Such election night media coverage as happened in the '50s--they'd wait for the farm vote, because at nearly 20 percent of the total, it might well have upstaged the more quickly reported nonfarm, city and suburban vote--isn't heard or seen anymore on the airwaves.
If you are either annoyed or amused by the imputed income element in the legal/taxable definition of net farm income, you'll be more so to learn that professional tax preparers aren't in much agreement on how to handle it for "real farmers," incorporated or not, when the corporation is actually the traditional family farm operation in size and scope. They mostly agree on its applicability to large corporate farms, where resident managers aren't full owners, and they mostly on its nonapplicability to nonfarm work-at-home situations, with part-time farming, mini or otherwise, either included or not. The USDA explanation implies, but doesn't clearly state, corporate format as the determinant.
Presently, there are lots of privately owned family farms that, for the usual litigation and tax reasons, have adopted the usually publicly owned corporate format. That may not be so for too much longer, and as that group shrinks, the entire imputed income question will do likewise. That's because there's an imperfect parallel between the shrinkage of the middle class in some states within nonfarm America (think Vermont, where they're leaving and taking their school-age kids with them, causing substantial K-12 enrollment shrinkage) and the shrinkage of the middle class in agriculture. In both contexts, a two-tier economy is emerging: above average in total household income at the ever-larger upper (commodity ag) and lower (mini ag) tiers, but in the nonfarm sectors an ever-larger upper-income and upper-wealth tier contrasting with a similarly growing low-income and taxpayer-subsidized tier at the lower end.
As midsize farm numbers continue to shrink, those family farm operations (for practical purposes, corporate in name only) to which the imputed income language seems most questionable will shrink similarly. More significant in the longer term will be the new economics of agriculture, within which the relatively small dollar numbers in imputed income won't look significant against the emerging pricing powers of both the ever-larger-in-size commodity producers (think the smaller operation numbers and larger herd sizes in dairy) and the ever-larger-in-numbers mini producers (think the nationwide farmers' market and Whole Foods phenomenon), each of which already exerts its own form of pricing power.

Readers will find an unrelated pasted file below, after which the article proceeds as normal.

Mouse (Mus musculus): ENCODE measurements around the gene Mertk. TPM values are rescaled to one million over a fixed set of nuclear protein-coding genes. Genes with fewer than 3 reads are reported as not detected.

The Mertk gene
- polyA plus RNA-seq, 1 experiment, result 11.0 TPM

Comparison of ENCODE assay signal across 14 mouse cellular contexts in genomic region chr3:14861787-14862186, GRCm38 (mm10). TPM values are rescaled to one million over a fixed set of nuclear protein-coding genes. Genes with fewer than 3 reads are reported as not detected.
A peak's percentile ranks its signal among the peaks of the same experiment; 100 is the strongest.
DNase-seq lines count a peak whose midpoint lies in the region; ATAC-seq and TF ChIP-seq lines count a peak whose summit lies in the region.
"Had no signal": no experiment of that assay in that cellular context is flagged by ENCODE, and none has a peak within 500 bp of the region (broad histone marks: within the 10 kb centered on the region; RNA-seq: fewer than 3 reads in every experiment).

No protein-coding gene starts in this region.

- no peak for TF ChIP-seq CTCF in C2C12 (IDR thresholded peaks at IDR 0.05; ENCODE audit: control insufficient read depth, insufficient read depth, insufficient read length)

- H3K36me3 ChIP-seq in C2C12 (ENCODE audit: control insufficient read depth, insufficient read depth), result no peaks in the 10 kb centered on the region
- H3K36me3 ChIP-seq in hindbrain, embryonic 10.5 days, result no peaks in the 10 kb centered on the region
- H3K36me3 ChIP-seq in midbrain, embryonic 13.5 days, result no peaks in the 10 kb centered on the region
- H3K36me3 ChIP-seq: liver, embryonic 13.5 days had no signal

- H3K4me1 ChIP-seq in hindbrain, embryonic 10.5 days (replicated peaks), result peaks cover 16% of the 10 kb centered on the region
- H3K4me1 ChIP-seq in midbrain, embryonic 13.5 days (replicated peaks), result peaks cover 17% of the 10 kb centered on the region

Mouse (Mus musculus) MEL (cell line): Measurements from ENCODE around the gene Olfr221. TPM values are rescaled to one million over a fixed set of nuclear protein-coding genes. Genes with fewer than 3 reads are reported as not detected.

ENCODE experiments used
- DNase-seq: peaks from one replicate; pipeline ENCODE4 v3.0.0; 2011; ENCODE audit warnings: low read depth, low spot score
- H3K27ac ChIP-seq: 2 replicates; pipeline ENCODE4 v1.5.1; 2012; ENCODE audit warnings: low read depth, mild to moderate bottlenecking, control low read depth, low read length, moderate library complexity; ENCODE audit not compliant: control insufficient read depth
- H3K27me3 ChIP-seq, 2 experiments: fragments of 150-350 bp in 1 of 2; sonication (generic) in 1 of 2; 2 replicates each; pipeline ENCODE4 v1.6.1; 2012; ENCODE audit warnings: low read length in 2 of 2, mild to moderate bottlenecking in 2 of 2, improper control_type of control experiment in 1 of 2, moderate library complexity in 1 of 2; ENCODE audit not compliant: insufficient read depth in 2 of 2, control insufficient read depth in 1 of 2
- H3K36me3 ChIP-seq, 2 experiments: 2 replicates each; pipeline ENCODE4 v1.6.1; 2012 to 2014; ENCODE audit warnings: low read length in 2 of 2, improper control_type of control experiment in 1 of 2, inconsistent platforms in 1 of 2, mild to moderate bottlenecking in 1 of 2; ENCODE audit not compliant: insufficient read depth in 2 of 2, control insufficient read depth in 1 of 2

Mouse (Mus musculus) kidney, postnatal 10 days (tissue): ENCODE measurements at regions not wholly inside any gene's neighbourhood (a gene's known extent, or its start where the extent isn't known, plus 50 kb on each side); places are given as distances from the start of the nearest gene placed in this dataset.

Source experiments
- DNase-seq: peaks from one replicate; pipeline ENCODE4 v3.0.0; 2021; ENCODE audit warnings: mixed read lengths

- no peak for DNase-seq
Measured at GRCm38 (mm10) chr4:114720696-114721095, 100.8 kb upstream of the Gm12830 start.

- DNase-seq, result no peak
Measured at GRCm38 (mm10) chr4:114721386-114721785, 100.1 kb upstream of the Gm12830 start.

For the commodity producers, that's the sum of farmgate plus deficiency payments. For the mini producers, it's the consumer-demand-based price showing up at wholesale, if sold through an urban retailer, or at retail, if sold directly to consumers. Presently, the irony is that real profits at both ends of the size scale are elusive. On the commodity side they're almost always contingent on various governmental (urban-consumer taxpayer) subsidies; and on the mini side they're almost always contingent on operator subsidies of personal time and capital investment. To get a better picture, you'd need to impute income derived from just such subsidies. "Working at home" isn't too relevant.
The author is an architect and former farmer.